Modi set for third term with help of allies, strong INDIA performance mars his moment in history


New Delhi: Marking a dramatic shift in the country’s politics, the BJP has lost its majority in the Lok Sabha, with the Opposition’s INDIA bloc putting up a formidable show and forcing Narendra Modi to seek the help of coalition partners TDP and JD(U) to secure a third straight term in office.

The people’s mandate dealt a shock to the BJP, which, under Modi’s leadership, had set an ambitious target of winning 400 seats in the 543-member Lok Sabha by repeating its domination of the heartland states, while also expanding footprint in the country’s eastern and southern coast.

But, that was not to be on Tuesday. In a near repeat of 2004, nearly all the exit polls failed to predict the reverses that were headed the BJP’s way, and the surge in the Opposition’s numbers. While final results are awaited in many seats, the Congress is likely to fall one seat shy of the triple digit mark, pulling up its tally from 52 in 2019 to 99 this time.

But it is Telugu Desam Party (TDP) supremo N. Chandrababu Naidu, set to return as the chief minister of Andhra Pradesh, and Bihar Chief Minister Nitish Kumar, the chief of Janata Dal (United), both NDA constituents, who are going to play the role of kingmakers, setting India on course for a coalition government after 2009.

Both in 2014 and 2019 general elections, the BJP had secured absolute majority. The INDIA bloc, formed in Patna last June, is winning over 230 seats, powered by a stunning performance of the Samajwadi Party (SP) in Uttar Pradesh, Trinamool Congress in West Bengal, Dravida Munnetra Kazhagam (DMK) in Tamil Nadu, and Shiv Sena (UBT) and NCP (Sharad Pawar) in Maharashtra.

In fact, among the top five parties by seat count, barring the BJP, the remaining four are INDIA constituents. The BJP received the biggest blow in Uttar Pradesh, where the Samajwadi Party is set to win 37 seats, four more than the BJP, which had bagged 62 seats in 2019, and 71 in 2014.

Worse, the party even lost Faizabad, under which Ayodhya falls, despite it showcasing the construction of the Ram Temple as the fulfilment of a core ideological commitment. The Congress won as many as six seats, including Amethi and Rae Bareli, in the state.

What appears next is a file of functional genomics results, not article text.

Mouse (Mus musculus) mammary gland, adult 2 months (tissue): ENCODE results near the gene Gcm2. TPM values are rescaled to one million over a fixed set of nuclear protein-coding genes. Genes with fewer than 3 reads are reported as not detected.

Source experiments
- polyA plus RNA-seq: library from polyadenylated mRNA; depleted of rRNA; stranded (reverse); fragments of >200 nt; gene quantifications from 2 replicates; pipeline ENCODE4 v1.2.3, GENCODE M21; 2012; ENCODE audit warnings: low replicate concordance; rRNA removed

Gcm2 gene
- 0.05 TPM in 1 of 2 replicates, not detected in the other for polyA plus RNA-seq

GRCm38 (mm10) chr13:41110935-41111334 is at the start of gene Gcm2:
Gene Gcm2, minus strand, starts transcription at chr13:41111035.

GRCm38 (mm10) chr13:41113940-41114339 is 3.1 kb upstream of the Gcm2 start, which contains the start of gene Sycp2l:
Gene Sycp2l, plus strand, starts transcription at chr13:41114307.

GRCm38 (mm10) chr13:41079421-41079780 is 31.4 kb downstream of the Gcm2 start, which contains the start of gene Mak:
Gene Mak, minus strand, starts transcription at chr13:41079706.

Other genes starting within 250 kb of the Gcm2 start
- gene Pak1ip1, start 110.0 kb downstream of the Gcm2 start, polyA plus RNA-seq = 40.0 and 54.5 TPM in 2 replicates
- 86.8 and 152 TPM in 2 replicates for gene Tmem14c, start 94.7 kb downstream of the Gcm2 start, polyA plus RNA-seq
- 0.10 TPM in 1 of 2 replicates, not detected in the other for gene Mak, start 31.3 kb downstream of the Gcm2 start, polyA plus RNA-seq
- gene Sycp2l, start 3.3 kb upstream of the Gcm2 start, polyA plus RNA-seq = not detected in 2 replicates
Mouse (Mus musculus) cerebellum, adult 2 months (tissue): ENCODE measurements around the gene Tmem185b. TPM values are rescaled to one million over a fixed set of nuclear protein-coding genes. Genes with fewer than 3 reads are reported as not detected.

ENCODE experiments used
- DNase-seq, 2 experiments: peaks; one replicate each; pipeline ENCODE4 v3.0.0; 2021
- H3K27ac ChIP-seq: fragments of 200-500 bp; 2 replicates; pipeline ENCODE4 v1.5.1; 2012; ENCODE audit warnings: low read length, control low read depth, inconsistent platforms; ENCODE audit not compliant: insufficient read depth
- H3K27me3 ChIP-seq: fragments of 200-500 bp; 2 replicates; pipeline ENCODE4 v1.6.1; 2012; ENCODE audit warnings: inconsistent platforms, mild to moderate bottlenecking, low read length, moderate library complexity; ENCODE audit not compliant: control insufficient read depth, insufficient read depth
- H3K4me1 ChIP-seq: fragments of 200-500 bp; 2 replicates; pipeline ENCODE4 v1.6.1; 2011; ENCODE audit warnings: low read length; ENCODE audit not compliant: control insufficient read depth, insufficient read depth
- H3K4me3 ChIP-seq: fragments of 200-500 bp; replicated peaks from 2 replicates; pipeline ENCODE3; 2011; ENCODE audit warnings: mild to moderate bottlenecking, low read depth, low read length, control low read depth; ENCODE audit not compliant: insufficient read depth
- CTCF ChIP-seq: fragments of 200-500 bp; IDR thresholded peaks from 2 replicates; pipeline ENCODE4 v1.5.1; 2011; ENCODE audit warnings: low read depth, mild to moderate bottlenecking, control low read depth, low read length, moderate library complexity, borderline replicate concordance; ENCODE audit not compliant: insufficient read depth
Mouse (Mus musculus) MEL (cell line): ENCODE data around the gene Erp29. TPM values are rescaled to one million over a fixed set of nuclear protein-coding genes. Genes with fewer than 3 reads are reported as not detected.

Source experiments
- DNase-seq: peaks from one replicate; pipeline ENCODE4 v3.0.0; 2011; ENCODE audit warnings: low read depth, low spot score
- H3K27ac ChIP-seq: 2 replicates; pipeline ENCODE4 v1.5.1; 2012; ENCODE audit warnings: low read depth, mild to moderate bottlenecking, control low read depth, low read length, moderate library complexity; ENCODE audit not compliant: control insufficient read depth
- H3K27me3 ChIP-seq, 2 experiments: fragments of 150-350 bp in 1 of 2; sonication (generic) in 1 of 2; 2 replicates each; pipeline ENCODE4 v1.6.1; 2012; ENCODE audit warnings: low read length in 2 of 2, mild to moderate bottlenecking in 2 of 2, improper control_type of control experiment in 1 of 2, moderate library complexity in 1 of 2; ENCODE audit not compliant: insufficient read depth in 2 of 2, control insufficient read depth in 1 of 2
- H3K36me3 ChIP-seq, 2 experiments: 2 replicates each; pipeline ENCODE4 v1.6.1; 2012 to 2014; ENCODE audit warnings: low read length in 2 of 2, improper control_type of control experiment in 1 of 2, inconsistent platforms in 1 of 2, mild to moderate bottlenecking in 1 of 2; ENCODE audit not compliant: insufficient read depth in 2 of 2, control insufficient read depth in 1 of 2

Be that as it may, albeit a diminished force, Modi is set to equal the record of the country’s first Prime Minister Jawaharlal Nehru by getting the opportunity to serve three straight terms.

Nehru, who had steered the Congress to a landslide victory for the third time in 1962, could not complete his last term in office as he passed away in May 1964.

Initially premised on turning India into a developed nation, the BJP’s campaign pitch took a divisive turn after the first phase of polling on 19 April, with the Prime Minister, in speech after speech, raising the spectre of a majority under siege and accusing the Congress of plotting to redistribute the nation’s resources and wealth among Muslims.

He also likened the Congress manifesto to that of the Muslim League. The Congress primarily mounted its campaign on the twin planks of social justice and economic welfare, with Rahul Gandhi promising a socio-economic caste census to address historical injustices and surveys to ascertain the concentration of wealth in India.

In West Bengal, the TMC is on course to win 29 constituencies, seven more than it won last time. The BJP’s tally is down to 12 from 18, instead of doubling as it was expecting and some exit polls also forecast.

In Tamil Nadu, the INDIA bloc had a clean sweep of all 39 seats, led by the DMK’s 22, and the Congress’s nine. It is another state where the BJP had claimed that it was on the rise. The party’s vote share has increased from 3.66 percent to 11.2 percent though.

Even its state chief K. Annamalai, upon whom BJP was banking to shore up its prospects, lost by over 1 lakh votes.

The TMC was not part of the Congress-led UPA I (2004-2009), while the DMK was part of UPA I as well as UPA II (2009-2014). TMC became a part of UPA II, after the Congress increased its tally to 206, but as the coalition tottered with allegations of corruption, DMK exited the bloc.

While the Mamata Banerjee-led party is technically in the INDIA bloc, it did not strike any seat-sharing deal with the Congress and the Left in West Bengal, fielding candidates in the state’s 42 Lok Sabha seats alone. However, Mamata has maintained that she will back the INDIA bloc after the polls.

Maharashtra is another battleground state, where INDIA bloc members Shiv Sena (UBT) and Nationalist Congress Party (Sharad Pawar) have paced ahead of the NDA allies — Shiv Sena (Eknath Shinde) and NCP (Ajit Pawar). While the Shiv Sena and NCP factions contesting under the INDIA bloc’s umbrella won nine and seven seats respectively, the factions allying with the NDA bagged seven and one seat respectively.

(Edited by Tony Rai)

Also Read: ‘Neck-to-neck’ — 2 factions of Shiv Sena emerge as equals in direct contest in 13 seats 


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